January 6th, 2015

The First World War took young men from all parts of the British Isles and the Empire, many of whom probably hadn’t ventured further than the immediate area around their own homes and places of work, to all different parts of the world. Apart from the obvious, frightening situation of being sent into battle and facing an enemy in foreign lands, there would have been strange place names and multiple languages within the allied forces.

This seems to have found its way home too. In reporting the War, where locations were not censored, the place names were, quite literally, foreign to readers and newspapers seem to have tried to help out with pronunciation guides.

This came to light for us in a short spoof article for ‘…war inclined readers’ in the High Peak News archive held in the Record Office:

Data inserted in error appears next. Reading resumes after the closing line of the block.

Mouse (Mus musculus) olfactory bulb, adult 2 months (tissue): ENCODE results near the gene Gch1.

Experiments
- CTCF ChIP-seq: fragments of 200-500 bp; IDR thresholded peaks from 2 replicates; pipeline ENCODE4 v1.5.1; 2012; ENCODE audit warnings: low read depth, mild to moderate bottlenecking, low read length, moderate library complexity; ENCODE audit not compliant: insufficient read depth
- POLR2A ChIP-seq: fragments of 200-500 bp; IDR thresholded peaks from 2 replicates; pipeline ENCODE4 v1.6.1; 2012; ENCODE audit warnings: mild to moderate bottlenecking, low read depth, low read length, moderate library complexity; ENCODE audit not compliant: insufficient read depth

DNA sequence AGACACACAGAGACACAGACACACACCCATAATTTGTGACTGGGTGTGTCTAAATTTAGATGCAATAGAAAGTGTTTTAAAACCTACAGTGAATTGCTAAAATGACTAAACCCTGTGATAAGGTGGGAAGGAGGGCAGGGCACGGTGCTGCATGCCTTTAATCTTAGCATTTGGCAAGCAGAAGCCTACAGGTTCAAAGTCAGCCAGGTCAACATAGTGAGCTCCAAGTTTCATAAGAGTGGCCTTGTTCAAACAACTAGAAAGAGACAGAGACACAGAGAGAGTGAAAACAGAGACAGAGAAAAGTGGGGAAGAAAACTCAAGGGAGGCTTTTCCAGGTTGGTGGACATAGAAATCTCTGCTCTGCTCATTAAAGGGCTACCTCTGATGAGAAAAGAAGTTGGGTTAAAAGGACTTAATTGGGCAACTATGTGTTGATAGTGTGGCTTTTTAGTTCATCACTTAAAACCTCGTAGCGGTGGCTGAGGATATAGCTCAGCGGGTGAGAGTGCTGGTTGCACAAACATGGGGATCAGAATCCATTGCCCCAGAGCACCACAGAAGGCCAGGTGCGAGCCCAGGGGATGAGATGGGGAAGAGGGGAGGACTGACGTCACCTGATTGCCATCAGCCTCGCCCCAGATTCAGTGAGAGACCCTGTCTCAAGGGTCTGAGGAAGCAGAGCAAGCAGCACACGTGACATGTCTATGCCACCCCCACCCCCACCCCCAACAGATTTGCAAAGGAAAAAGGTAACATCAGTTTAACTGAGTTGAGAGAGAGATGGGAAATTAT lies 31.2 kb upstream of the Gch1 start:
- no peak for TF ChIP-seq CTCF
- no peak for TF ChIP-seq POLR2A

High Peak News 6th February 1915


For the information of war-inclined readers, we print the following table of pronunciation hoping it will prove as helpful and illuminating as the average table of its kind in the daily press:-

Xyrousspuobiurj, pronounced Yuhs-hkdhsg-hsg-hgx-i.

Hbedhkhfgen, pronounced Lawyuf-ghfs-ing-yyz.

Zygfr, pronounced Gsfx-fy.

Vitchkafdhzzpri, pronounced Dsanmeo-go bombski.

Boobmf, pronounced Boobmf.

The pronunciation of Ypres gave a battalion of the Sherwood Foresters their title for the famous satirical publication ‘The Wipers Times’, copies of which can also be found at the Record Office.